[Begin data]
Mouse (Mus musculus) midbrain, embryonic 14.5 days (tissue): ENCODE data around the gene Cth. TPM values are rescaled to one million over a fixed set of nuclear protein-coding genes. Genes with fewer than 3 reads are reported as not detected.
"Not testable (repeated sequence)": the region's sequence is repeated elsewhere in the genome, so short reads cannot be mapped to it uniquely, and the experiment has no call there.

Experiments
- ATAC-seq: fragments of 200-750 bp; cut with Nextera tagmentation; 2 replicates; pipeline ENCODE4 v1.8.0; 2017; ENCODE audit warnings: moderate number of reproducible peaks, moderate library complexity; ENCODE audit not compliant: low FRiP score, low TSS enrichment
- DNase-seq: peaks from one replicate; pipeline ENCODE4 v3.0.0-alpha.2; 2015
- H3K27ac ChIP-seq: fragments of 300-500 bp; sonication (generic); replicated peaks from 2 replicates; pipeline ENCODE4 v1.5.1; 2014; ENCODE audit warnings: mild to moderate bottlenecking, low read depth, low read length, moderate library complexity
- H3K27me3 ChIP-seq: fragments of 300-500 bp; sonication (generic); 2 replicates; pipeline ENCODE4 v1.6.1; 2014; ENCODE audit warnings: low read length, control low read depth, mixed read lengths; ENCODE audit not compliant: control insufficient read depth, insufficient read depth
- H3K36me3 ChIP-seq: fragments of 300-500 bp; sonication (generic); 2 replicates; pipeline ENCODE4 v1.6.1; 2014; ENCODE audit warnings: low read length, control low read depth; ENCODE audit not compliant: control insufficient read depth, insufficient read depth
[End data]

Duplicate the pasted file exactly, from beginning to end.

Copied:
Mouse (Mus musculus) midbrain, embryonic 14.5 days (tissue): ENCODE data around the gene Cth. TPM values are rescaled to one million over a fixed set of nuclear protein-coding genes. Genes with fewer than 3 reads are reported as not detected.
"Not testable (repeated sequence)": the region's sequence is repeated elsewhere in the genome, so short reads cannot be mapped to it uniquely, and the experiment has no call there.

Experiments
- ATAC-seq: fragments of 200-750 bp; cut with Nextera tagmentation; 2 replicates; pipeline ENCODE4 v1.8.0; 2017; ENCODE audit warnings: moderate number of reproducible peaks, moderate library complexity; ENCODE audit not compliant: low FRiP score, low TSS enrichment
- DNase-seq: peaks from one replicate; pipeline ENCODE4 v3.0.0-alpha.2; 2015
- H3K27ac ChIP-seq: fragments of 300-500 bp; sonication (generic); replicated peaks from 2 replicates; pipeline ENCODE4 v1.5.1; 2014; ENCODE audit warnings: mild to moderate bottlenecking, low read depth, low read length, moderate library complexity
- H3K27me3 ChIP-seq: fragments of 300-500 bp; sonication (generic); 2 replicates; pipeline ENCODE4 v1.6.1; 2014; ENCODE audit warnings: low read length, control low read depth, mixed read lengths; ENCODE audit not compliant: control insufficient read depth, insufficient read depth
- H3K36me3 ChIP-seq: fragments of 300-500 bp; sonication (generic); 2 replicates; pipeline ENCODE4 v1.6.1; 2014; ENCODE audit warnings: low read length, control low read depth; ENCODE audit not compliant: control insufficient read depth, insufficient read depth